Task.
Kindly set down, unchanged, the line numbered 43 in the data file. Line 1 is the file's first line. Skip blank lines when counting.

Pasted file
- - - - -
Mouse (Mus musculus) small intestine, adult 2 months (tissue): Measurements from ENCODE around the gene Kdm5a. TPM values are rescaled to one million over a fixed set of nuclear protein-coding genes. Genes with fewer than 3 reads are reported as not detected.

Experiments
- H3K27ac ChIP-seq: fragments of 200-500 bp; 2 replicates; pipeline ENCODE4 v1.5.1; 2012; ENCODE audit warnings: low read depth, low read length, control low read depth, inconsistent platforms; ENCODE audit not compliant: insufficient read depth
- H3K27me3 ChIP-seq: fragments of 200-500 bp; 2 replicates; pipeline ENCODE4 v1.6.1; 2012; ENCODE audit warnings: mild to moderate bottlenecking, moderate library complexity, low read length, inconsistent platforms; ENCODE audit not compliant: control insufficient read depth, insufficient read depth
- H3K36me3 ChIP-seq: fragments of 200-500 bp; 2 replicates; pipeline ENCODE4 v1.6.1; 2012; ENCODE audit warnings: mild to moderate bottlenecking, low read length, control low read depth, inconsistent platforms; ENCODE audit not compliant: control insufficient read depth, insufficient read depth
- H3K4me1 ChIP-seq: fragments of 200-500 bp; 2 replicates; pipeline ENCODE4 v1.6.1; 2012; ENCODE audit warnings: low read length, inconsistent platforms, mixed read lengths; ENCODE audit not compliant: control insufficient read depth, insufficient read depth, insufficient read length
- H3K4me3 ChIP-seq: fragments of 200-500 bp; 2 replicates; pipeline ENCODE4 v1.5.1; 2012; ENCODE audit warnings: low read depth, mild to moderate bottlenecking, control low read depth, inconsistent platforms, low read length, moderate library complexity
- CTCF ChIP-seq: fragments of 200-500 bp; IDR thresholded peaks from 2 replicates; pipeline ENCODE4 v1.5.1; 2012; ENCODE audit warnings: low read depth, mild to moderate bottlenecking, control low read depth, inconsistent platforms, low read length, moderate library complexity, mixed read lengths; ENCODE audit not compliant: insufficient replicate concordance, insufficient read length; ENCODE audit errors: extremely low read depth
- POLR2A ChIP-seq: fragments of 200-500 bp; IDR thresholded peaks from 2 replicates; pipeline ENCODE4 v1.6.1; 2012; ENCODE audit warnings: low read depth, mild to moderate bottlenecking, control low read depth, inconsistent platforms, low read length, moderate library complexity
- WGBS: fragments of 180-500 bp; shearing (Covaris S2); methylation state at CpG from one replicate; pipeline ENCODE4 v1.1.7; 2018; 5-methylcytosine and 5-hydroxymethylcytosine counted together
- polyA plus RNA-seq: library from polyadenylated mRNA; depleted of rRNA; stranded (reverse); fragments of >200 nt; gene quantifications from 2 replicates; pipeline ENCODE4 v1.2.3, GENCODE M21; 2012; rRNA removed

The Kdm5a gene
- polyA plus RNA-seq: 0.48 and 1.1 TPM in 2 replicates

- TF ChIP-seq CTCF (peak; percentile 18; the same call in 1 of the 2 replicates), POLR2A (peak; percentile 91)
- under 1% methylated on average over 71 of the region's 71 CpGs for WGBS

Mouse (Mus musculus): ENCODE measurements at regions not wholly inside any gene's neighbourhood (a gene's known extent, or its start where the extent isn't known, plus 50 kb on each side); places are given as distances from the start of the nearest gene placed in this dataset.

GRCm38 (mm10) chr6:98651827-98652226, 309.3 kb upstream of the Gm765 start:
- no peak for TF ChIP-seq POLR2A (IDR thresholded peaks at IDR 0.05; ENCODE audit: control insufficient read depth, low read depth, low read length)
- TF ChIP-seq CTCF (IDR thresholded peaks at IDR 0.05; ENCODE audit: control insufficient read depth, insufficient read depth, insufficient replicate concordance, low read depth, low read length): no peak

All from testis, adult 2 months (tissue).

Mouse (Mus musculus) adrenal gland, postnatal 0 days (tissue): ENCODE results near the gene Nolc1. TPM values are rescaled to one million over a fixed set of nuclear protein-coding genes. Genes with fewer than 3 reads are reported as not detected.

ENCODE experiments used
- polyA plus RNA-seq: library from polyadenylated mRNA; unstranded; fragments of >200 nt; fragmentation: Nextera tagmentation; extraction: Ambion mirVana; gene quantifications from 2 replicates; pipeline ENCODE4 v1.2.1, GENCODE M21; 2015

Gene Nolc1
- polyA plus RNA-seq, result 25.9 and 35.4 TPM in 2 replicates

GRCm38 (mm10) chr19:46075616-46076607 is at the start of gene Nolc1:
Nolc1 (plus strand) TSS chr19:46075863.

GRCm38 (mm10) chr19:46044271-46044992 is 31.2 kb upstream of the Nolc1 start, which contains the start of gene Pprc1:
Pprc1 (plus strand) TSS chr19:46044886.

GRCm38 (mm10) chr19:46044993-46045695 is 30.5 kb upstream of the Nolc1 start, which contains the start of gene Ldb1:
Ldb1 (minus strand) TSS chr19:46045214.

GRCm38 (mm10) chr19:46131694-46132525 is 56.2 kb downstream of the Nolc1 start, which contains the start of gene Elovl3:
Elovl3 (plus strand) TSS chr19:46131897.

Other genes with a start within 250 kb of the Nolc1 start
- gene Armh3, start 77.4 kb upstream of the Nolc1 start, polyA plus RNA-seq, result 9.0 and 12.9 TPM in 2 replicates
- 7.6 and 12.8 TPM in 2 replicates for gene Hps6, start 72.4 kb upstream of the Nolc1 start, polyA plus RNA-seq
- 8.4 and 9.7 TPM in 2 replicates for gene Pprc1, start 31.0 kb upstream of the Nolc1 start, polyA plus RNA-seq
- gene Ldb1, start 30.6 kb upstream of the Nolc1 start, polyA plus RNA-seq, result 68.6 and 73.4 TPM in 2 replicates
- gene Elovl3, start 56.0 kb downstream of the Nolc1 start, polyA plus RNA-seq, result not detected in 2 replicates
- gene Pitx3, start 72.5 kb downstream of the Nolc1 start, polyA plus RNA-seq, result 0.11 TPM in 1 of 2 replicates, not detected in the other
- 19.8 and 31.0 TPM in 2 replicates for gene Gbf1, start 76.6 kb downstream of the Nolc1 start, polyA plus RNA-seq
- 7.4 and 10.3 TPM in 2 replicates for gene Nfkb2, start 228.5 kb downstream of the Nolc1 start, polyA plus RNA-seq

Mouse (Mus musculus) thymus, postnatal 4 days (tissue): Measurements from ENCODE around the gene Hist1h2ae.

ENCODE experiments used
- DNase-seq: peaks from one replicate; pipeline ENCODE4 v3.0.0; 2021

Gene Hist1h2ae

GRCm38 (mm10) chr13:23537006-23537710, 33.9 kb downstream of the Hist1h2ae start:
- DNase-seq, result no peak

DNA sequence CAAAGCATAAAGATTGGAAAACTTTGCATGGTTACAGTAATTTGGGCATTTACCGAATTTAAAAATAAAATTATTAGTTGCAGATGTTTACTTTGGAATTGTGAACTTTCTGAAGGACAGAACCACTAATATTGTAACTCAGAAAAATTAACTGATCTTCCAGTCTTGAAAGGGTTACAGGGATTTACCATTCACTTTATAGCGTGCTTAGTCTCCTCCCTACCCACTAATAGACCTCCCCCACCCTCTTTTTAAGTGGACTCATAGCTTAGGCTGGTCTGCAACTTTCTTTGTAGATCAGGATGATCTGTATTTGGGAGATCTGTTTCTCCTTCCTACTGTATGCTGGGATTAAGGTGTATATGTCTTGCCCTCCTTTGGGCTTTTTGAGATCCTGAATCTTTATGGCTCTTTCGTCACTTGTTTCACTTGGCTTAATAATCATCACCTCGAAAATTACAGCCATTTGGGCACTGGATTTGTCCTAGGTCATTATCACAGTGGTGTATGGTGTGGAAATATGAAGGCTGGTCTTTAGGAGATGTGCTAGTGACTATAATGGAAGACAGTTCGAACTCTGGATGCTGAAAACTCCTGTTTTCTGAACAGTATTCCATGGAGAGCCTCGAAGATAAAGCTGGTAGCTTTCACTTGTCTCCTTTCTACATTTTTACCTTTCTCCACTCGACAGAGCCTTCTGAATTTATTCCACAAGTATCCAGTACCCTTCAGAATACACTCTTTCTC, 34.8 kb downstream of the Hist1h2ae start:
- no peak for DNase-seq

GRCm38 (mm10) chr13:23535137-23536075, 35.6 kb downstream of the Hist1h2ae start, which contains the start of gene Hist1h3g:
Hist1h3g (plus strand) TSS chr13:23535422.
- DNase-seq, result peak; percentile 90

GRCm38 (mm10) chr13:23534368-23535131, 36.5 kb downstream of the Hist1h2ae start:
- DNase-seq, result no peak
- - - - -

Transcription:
Mouse (Mus musculus) thymus, postnatal 4 days (tissue): Measurements from ENCODE around the gene Hist1h2ae.